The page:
I’ve been having a busy summer and, yes, I know, for the last few weeks I’ve not been on here very much. Forgive me if you missed me. If you did then I hope you’ll be pleased to hear that I’m back in my old leather blogger’s saddle. I promise to try and do better in future. I’ve been busy on various writing projects but I’ve also been on my travels. A couple of weeks ago I went to North Yorkshire to stay in the splendid seaside town of Scarborough – yes, the one you all know because of Simon and Garfunkel’s honey-toned rendering of Scarborough Fair. The real Scarborough Fair was a massive Medieval event, a forty-five day trading fair visited by merchants from all over the known World. Scarborough’s natural harbour made it a mainline destination in the days when it was easier to travel by water. It was founded in 1253 and flourished throughout the Medieval period before dwindling in importance. The last Scarborough Fair was held in 1788 so Messrs Simon and Garfunkel might have been exaggerating when they sang so sweetly about someone they’d met there.
People still come from all over the World to visit Scarborough. Many of them come here because of the phenomenally clean air and the grand open marine vistas. If you look out to sea here, there is nothing but water between you and distant Denmark.
There is proper seaside sand too so you can come here with your bucket and spade and, yes, build a sandcastle or two.
You can even have one of those most traditional of English seaside treats, a donkey ride over the sand. Well, you might have to be a child to be allowed on these sturdy little creatures. I haven’t had a donkey ride since I was knee-high to the little guy in Simon and Garfunkel.
Tempting though it was to try and find an extra large donkey, I was not really here for the beaches.
I was visiting Scarborough to visit my close relative, Henry Bell, who has recently moved here to work at the Stephen Joseph Theatre, the other reason why people travel from all over the World to Scarborough.
Once the Odeon Cinema, the Stephen Joseph Theatre is now one of the UK’s premier theatres-in-the-round named after Stephen Joseph, a pioneer in this field. The theatre is also home to the internationally renowned playwright, Alan Ayckbourn and while I was in town, his latest play, Arrivals & Departures, had just opened.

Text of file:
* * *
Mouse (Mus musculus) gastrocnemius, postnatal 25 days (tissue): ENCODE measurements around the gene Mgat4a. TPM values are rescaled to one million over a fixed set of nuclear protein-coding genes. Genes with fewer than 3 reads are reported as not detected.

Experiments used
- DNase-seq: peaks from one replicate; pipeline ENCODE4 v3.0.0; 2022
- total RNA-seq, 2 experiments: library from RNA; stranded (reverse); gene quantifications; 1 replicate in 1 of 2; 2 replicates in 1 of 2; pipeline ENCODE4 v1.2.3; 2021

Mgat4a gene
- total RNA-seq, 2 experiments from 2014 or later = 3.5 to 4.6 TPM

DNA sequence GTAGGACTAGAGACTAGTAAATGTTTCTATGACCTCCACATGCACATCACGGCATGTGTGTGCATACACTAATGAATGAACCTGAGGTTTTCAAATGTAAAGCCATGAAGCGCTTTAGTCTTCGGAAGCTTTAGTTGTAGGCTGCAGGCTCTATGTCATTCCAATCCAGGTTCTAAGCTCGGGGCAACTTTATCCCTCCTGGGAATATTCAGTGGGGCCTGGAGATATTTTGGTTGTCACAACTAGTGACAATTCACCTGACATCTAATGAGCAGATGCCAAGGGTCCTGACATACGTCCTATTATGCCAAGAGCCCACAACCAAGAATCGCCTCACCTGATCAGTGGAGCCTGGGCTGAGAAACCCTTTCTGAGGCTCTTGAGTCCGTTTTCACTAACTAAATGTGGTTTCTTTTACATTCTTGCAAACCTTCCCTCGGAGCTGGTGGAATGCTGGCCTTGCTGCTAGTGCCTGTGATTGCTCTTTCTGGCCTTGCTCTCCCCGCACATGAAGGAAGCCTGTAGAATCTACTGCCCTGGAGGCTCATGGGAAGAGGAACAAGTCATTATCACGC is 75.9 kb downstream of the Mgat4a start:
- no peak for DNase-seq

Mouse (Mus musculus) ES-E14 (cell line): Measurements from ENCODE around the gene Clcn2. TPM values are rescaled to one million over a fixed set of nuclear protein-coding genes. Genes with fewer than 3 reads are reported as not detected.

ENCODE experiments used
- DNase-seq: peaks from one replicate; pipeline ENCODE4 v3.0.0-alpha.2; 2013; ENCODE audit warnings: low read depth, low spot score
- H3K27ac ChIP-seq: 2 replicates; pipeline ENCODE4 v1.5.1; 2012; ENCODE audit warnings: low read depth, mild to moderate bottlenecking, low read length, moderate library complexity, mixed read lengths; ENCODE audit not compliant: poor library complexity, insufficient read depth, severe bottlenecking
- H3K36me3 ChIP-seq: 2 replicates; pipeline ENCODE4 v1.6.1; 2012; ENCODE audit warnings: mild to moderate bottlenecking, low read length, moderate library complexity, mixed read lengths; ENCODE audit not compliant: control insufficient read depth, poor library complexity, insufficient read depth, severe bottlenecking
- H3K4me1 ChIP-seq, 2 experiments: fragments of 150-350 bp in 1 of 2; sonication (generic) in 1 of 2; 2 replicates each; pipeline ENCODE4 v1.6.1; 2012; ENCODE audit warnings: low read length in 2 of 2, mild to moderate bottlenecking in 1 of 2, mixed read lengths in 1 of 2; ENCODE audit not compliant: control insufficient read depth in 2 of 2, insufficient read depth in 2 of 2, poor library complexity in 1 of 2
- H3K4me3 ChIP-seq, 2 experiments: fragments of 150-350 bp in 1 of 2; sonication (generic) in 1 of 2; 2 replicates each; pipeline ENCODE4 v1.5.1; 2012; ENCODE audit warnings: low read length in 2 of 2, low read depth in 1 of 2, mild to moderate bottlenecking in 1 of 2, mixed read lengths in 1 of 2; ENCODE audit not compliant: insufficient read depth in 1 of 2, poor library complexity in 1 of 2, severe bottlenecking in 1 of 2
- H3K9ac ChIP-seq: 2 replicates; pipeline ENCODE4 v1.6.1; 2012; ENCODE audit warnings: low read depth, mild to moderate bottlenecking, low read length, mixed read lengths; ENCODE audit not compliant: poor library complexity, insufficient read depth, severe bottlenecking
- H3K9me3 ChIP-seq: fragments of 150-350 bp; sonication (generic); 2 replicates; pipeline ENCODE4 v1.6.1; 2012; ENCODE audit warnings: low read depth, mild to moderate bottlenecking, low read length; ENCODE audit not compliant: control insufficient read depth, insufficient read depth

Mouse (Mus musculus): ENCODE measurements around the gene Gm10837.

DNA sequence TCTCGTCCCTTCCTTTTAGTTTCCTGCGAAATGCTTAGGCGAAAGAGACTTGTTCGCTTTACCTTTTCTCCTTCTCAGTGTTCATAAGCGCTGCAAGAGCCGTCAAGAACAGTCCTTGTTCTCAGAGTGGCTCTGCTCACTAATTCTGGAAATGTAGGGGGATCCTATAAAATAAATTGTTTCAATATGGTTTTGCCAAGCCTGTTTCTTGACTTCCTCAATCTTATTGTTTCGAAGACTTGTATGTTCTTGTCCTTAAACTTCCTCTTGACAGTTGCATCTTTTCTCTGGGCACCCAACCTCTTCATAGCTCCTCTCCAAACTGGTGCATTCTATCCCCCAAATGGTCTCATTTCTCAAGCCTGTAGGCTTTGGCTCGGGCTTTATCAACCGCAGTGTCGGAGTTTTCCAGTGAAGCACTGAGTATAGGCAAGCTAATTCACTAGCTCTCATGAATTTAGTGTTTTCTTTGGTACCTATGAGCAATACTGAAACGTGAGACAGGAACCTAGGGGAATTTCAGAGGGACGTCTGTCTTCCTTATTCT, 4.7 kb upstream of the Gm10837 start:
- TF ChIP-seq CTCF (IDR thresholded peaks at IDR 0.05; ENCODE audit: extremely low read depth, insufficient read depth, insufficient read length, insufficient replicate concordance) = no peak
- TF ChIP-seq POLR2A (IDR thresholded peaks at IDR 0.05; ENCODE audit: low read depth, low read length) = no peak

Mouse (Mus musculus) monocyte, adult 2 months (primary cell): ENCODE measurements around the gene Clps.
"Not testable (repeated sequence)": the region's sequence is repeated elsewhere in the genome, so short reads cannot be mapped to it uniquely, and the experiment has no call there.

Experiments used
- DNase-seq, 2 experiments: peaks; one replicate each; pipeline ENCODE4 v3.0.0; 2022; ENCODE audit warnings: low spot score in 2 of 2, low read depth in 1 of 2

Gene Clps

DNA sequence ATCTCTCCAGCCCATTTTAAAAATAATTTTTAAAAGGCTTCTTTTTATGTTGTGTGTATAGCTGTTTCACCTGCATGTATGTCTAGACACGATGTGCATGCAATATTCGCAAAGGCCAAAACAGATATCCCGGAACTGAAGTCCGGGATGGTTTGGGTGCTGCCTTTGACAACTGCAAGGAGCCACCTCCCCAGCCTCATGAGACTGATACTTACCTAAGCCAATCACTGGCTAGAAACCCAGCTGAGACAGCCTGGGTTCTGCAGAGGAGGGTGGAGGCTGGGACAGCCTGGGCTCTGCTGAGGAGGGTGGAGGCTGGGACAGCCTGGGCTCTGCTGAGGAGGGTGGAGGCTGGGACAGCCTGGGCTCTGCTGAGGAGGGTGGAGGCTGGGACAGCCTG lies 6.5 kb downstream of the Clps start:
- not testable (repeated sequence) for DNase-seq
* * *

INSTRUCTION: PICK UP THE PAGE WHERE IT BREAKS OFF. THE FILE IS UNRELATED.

I was lucky to get tickets as the highly productive Ayckbourn’s new plays always sell out when they premier here in Scarborough.
Alan Ayckbourn’s best plays are a cunning mix of comedy and tragedy, of darkness and light, often put together in a highly imaginative and unconventional style that celebrates theatre’s potential without frightening away audiences that would never go near anything considered avant-garde.
Arrivals & Departures is one of his funniest and also one of his most emotionally challenging. All the action takes place on a railway concourse and, as usual with Ackbourn, there are many tricks in the presentation of time and space.
Alan Ayckbourn directs the production himself, as is his wont, and his cast more than rises to the challenge. There are terrific performances all round but the leads, Elizabeth Boag and Kim Wall deserve an especial cheer and not a few shed tears for their powerful and versatile performances. I don’t want to give the game away so I won’t go into details.
Here is a taster for the play – it might become one of his classics so try to catch it before it finishes in October or if you miss that, look out for when it goes on tour.
It’s not just a really good theatre that made my visit a memorable one but Scarborough is very lucky to have the World’s most performed living playwright as a resident. Alan Ayckbourn too is lucky to have found an adoptive home of such warmth and beauty. I’ll show you some more Scarborough next time.
Oh yes, I nearly forgot those two Americans and Scarborough Fair. You’re probably already humming that song but here it is, in tune: